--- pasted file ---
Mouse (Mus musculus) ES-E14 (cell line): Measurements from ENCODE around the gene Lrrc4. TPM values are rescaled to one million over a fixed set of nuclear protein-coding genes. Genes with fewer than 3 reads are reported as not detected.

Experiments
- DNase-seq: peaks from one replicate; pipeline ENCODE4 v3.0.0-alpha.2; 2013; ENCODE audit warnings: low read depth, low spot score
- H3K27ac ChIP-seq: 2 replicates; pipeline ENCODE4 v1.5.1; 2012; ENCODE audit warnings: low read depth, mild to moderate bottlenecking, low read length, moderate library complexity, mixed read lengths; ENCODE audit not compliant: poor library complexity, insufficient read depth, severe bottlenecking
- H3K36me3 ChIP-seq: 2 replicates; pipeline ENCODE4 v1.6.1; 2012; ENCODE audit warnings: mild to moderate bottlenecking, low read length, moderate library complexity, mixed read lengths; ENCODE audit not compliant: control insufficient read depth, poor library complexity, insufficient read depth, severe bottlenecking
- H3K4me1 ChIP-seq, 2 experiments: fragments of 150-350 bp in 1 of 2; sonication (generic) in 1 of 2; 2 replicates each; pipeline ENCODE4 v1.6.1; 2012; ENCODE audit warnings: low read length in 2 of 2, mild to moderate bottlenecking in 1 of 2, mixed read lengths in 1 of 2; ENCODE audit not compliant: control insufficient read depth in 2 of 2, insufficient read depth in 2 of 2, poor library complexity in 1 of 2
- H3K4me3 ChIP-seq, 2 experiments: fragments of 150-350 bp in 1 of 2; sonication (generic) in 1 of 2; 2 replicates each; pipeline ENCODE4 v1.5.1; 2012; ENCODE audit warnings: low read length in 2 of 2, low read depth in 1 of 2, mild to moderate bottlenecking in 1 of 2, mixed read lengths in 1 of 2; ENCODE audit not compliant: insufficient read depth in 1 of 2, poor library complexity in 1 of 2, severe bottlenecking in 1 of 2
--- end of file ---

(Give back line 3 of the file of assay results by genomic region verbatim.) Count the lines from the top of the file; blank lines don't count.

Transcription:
- DNase-seq: peaks from one replicate; pipeline ENCODE4 v3.0.0-alpha.2; 2013; ENCODE audit warnings: low read depth, low spot score